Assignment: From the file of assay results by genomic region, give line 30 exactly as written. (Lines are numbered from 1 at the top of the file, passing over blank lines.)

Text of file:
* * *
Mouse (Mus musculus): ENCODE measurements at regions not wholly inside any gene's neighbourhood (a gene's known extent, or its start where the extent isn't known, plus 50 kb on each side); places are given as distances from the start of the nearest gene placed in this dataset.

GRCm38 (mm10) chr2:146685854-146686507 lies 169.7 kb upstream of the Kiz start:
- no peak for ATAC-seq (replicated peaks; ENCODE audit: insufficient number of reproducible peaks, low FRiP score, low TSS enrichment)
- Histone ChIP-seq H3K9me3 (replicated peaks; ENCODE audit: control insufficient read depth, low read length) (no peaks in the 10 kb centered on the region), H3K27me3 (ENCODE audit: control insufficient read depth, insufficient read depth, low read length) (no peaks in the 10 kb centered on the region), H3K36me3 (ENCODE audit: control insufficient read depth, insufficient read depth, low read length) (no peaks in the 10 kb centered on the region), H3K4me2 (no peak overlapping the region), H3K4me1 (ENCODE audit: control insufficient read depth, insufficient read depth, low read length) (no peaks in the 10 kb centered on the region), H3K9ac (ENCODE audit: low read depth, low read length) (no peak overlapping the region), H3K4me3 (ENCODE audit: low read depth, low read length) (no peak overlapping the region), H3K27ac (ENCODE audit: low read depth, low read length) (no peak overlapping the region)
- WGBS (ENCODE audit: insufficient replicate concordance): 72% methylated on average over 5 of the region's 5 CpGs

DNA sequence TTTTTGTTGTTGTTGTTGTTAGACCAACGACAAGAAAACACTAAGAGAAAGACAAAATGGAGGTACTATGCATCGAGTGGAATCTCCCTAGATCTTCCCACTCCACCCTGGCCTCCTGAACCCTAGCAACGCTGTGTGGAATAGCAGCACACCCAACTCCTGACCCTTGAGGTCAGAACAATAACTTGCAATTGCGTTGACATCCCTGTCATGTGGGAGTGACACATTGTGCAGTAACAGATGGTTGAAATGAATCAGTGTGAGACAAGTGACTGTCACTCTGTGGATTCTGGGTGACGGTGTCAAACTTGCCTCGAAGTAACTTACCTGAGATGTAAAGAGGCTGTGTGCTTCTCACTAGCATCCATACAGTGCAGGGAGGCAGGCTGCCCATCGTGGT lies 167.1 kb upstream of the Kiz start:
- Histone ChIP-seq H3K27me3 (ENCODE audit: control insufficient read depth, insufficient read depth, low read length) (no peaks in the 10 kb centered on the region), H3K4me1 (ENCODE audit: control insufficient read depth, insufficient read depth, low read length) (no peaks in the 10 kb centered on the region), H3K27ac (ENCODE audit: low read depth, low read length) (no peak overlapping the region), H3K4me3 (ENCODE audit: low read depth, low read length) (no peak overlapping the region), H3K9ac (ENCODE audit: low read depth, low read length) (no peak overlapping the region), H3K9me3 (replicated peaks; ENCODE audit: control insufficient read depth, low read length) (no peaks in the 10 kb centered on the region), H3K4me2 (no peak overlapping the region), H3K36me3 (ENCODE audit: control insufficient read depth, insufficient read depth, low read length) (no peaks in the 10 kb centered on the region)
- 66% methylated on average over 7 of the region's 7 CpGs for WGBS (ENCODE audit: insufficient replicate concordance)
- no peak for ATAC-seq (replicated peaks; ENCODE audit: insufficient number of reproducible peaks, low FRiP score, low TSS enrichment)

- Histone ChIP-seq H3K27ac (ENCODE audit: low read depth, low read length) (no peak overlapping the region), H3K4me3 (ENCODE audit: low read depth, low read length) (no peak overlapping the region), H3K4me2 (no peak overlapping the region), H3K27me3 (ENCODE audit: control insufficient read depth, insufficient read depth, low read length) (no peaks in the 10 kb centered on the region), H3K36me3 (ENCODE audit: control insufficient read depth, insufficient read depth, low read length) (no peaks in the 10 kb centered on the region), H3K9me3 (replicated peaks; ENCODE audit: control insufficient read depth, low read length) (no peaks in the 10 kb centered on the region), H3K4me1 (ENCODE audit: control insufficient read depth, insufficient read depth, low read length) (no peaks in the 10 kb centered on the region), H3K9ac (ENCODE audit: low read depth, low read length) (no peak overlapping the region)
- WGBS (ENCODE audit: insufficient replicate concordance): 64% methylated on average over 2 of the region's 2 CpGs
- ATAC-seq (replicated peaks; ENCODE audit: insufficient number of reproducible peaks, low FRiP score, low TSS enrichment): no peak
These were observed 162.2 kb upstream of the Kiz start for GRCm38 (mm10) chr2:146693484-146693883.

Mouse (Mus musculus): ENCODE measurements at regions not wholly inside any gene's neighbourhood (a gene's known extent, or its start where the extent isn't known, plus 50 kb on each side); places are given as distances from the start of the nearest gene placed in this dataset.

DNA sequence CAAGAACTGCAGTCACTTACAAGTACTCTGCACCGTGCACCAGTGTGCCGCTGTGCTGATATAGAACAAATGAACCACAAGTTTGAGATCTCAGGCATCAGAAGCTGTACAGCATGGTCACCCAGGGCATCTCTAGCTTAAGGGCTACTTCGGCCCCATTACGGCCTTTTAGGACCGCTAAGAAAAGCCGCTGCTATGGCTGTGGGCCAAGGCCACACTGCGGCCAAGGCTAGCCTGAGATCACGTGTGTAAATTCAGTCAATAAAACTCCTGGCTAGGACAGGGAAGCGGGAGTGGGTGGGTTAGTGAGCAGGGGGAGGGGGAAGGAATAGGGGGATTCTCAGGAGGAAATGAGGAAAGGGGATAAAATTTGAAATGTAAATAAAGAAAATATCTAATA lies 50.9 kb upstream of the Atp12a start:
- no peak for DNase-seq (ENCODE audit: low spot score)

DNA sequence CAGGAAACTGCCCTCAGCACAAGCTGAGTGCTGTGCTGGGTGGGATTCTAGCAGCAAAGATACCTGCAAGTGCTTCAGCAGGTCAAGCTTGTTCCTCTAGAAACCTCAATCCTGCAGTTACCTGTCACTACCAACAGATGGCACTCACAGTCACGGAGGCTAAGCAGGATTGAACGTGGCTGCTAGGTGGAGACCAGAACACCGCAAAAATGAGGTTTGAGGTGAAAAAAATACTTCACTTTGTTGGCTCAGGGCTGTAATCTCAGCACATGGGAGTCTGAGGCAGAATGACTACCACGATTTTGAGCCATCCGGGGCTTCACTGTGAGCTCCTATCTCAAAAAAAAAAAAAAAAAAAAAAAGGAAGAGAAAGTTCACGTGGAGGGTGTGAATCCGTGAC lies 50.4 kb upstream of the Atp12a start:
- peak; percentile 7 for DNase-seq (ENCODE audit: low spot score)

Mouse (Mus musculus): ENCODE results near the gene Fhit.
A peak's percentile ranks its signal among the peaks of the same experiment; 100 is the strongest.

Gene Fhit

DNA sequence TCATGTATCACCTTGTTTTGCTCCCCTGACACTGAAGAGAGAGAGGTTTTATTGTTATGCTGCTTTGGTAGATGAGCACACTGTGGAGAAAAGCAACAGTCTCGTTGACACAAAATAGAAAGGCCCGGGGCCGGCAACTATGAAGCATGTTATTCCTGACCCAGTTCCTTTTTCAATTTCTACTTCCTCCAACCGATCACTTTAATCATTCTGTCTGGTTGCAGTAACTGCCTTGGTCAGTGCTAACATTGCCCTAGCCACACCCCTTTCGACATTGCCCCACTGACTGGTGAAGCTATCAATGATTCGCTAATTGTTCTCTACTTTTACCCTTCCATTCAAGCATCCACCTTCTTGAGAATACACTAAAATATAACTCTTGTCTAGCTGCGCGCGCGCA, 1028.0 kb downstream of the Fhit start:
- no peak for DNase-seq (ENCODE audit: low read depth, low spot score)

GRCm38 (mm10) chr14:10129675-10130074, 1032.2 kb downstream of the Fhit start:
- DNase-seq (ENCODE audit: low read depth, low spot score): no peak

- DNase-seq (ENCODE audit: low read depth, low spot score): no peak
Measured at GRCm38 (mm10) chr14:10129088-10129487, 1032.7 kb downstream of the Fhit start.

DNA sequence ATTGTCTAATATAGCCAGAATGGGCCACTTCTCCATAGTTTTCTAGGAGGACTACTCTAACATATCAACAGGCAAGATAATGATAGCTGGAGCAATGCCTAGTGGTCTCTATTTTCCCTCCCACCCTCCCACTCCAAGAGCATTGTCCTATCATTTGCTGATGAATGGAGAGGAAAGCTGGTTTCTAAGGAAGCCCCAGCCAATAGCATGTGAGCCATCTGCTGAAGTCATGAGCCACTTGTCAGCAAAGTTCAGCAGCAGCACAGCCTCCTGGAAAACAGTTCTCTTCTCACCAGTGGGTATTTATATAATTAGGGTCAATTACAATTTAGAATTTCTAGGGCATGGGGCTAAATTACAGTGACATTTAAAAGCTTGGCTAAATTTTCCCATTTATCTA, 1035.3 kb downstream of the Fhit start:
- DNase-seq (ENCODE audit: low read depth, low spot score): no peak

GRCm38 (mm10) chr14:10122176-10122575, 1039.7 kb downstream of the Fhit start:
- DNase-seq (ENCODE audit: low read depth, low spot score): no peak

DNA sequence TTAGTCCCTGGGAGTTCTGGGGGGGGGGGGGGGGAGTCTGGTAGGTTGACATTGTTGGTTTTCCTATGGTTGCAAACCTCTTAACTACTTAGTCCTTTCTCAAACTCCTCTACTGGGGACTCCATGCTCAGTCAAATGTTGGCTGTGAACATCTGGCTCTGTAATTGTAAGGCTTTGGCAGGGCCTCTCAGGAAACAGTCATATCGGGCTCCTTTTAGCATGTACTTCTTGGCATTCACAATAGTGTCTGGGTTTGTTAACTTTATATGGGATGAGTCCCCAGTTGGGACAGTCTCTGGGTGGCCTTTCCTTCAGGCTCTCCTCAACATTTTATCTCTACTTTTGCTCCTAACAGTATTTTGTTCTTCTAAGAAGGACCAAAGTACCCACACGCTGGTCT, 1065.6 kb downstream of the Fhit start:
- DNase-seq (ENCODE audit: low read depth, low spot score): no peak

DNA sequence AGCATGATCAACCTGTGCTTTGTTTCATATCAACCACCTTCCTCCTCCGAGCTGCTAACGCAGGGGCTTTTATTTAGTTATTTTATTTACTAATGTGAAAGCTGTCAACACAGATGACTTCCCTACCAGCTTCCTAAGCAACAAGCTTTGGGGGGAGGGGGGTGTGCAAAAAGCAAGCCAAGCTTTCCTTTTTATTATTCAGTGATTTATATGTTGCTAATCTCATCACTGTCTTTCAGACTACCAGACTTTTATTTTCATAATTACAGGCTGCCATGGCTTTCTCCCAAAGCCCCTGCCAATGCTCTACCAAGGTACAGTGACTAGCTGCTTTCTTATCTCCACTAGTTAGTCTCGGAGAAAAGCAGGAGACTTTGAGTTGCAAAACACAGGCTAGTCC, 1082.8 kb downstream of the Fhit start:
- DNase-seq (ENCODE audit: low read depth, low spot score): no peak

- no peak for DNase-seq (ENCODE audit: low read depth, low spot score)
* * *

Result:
GRCm38 (mm10) chr14:10122176-10122575, 1039.7 kb downstream of the Fhit start: